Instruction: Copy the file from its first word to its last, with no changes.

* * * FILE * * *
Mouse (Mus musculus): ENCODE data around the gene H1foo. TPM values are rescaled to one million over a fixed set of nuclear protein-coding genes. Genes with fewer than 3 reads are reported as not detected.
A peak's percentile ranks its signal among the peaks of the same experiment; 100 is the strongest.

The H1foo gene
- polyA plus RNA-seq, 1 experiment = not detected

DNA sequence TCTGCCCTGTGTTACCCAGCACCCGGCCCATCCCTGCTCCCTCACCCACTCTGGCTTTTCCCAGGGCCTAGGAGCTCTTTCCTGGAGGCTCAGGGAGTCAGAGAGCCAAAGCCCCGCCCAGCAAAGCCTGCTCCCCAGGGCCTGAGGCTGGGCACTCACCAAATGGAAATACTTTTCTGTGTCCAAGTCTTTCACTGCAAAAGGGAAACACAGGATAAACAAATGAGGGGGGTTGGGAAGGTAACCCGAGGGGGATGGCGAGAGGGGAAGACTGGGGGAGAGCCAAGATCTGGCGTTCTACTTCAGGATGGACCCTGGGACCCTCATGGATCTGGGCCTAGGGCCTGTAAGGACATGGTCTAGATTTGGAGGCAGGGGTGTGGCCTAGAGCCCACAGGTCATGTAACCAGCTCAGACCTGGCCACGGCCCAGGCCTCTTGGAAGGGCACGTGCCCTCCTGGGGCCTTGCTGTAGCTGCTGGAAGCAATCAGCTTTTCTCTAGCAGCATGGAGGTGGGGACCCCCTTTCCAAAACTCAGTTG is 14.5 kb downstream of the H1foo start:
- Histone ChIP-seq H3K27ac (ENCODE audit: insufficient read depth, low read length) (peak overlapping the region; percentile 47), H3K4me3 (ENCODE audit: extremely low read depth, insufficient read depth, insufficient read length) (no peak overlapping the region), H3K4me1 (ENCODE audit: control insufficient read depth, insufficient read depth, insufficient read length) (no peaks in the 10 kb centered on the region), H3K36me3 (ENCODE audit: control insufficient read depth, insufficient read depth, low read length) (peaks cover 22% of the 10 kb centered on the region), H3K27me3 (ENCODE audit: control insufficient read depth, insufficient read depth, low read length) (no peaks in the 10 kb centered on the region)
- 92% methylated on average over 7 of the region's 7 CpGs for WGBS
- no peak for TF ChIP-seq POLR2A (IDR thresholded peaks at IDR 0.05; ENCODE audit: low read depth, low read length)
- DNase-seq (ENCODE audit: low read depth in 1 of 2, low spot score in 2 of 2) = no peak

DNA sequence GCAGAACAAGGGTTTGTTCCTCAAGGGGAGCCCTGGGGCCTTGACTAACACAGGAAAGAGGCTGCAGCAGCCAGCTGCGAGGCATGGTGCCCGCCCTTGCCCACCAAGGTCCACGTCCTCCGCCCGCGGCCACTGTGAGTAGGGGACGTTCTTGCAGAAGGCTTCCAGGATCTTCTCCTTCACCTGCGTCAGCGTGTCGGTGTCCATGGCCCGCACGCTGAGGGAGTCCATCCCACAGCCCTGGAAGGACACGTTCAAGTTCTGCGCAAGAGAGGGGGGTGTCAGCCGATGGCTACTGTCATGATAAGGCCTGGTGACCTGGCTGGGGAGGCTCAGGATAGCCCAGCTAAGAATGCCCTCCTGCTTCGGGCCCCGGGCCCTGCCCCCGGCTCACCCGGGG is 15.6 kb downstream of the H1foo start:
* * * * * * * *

Mouse (Mus musculus): ENCODE data around the gene H1foo. TPM values are rescaled to one million over a fixed set of nuclear protein-coding genes. Genes with fewer than 3 reads are reported as not detected.
A peak's percentile ranks its signal among the peaks of the same experiment; 100 is the strongest.

The H1foo gene
- polyA plus RNA-seq, 1 experiment = not detected

DNA sequence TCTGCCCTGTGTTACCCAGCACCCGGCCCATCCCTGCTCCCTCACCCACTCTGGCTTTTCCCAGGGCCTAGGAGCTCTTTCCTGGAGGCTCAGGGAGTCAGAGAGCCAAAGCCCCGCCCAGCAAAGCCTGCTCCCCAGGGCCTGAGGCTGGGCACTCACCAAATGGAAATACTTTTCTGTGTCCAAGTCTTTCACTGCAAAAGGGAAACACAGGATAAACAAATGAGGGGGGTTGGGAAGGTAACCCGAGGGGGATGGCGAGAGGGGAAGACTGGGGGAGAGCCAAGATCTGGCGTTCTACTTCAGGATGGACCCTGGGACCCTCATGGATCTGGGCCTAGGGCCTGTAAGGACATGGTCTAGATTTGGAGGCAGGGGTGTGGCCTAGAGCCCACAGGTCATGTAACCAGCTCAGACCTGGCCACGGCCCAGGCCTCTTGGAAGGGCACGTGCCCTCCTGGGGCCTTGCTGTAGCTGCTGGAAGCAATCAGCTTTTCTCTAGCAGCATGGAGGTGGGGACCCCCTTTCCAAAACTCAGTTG is 14.5 kb downstream of the H1foo start:
- Histone ChIP-seq H3K27ac (ENCODE audit: insufficient read depth, low read length) (peak overlapping the region; percentile 47), H3K4me3 (ENCODE audit: extremely low read depth, insufficient read depth, insufficient read length) (no peak overlapping the region), H3K4me1 (ENCODE audit: control insufficient read depth, insufficient read depth, insufficient read length) (no peaks in the 10 kb centered on the region), H3K36me3 (ENCODE audit: control insufficient read depth, insufficient read depth, low read length) (peaks cover 22% of the 10 kb centered on the region), H3K27me3 (ENCODE audit: control insufficient read depth, insufficient read depth, low read length) (no peaks in the 10 kb centered on the region)
- 92% methylated on average over 7 of the region's 7 CpGs for WGBS
- no peak for TF ChIP-seq POLR2A (IDR thresholded peaks at IDR 0.05; ENCODE audit: low read depth, low read length)
- DNase-seq (ENCODE audit: low read depth in 1 of 2, low spot score in 2 of 2) = no peak

DNA sequence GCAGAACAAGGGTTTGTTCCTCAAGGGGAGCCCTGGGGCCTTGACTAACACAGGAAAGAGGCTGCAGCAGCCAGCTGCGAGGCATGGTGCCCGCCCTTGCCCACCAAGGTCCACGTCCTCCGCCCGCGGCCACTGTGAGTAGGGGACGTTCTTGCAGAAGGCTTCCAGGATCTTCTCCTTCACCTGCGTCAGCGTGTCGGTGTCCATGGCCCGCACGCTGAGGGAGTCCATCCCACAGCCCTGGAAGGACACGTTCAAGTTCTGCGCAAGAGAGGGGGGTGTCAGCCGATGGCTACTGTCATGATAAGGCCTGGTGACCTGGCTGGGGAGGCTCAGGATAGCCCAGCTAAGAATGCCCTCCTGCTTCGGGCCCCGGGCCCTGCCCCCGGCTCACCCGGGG is 15.6 kb downstream of the H1foo start: